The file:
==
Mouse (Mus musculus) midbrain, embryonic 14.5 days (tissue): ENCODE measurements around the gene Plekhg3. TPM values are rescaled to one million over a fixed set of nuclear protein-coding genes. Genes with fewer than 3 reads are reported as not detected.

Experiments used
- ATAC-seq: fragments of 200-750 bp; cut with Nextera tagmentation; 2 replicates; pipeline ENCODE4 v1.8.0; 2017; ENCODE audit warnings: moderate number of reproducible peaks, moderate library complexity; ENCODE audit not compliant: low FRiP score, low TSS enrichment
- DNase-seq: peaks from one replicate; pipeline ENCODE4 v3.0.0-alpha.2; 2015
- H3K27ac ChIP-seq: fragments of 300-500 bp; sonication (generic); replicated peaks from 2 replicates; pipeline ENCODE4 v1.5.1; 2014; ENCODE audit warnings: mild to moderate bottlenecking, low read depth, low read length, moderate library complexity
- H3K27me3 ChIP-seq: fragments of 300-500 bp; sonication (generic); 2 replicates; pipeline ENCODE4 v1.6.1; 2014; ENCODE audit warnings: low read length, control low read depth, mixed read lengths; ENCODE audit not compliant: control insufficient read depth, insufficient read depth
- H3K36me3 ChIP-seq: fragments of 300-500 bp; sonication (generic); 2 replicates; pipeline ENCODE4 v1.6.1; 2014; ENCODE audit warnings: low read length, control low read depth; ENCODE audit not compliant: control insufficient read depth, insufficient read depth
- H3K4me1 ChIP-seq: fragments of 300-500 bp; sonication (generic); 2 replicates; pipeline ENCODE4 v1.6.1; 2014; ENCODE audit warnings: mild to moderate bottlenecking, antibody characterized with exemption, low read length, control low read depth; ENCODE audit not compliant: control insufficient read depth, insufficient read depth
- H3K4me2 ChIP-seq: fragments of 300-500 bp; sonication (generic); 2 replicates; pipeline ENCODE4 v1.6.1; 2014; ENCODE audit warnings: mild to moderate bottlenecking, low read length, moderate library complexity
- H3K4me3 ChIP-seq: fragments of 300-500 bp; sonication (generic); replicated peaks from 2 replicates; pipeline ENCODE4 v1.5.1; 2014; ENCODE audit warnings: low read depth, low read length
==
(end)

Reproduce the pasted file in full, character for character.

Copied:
Mouse (Mus musculus) midbrain, embryonic 14.5 days (tissue): ENCODE measurements around the gene Plekhg3. TPM values are rescaled to one million over a fixed set of nuclear protein-coding genes. Genes with fewer than 3 reads are reported as not detected.

Experiments used
- ATAC-seq: fragments of 200-750 bp; cut with Nextera tagmentation; 2 replicates; pipeline ENCODE4 v1.8.0; 2017; ENCODE audit warnings: moderate number of reproducible peaks, moderate library complexity; ENCODE audit not compliant: low FRiP score, low TSS enrichment
- DNase-seq: peaks from one replicate; pipeline ENCODE4 v3.0.0-alpha.2; 2015
- H3K27ac ChIP-seq: fragments of 300-500 bp; sonication (generic); replicated peaks from 2 replicates; pipeline ENCODE4 v1.5.1; 2014; ENCODE audit warnings: mild to moderate bottlenecking, low read depth, low read length, moderate library complexity
- H3K27me3 ChIP-seq: fragments of 300-500 bp; sonication (generic); 2 replicates; pipeline ENCODE4 v1.6.1; 2014; ENCODE audit warnings: low read length, control low read depth, mixed read lengths; ENCODE audit not compliant: control insufficient read depth, insufficient read depth
- H3K36me3 ChIP-seq: fragments of 300-500 bp; sonication (generic); 2 replicates; pipeline ENCODE4 v1.6.1; 2014; ENCODE audit warnings: low read length, control low read depth; ENCODE audit not compliant: control insufficient read depth, insufficient read depth
- H3K4me1 ChIP-seq: fragments of 300-500 bp; sonication (generic); 2 replicates; pipeline ENCODE4 v1.6.1; 2014; ENCODE audit warnings: mild to moderate bottlenecking, antibody characterized with exemption, low read length, control low read depth; ENCODE audit not compliant: control insufficient read depth, insufficient read depth
- H3K4me2 ChIP-seq: fragments of 300-500 bp; sonication (generic); 2 replicates; pipeline ENCODE4 v1.6.1; 2014; ENCODE audit warnings: mild to moderate bottlenecking, low read length, moderate library complexity
- H3K4me3 ChIP-seq: fragments of 300-500 bp; sonication (generic); replicated peaks from 2 replicates; pipeline ENCODE4 v1.5.1; 2014; ENCODE audit warnings: low read depth, low read length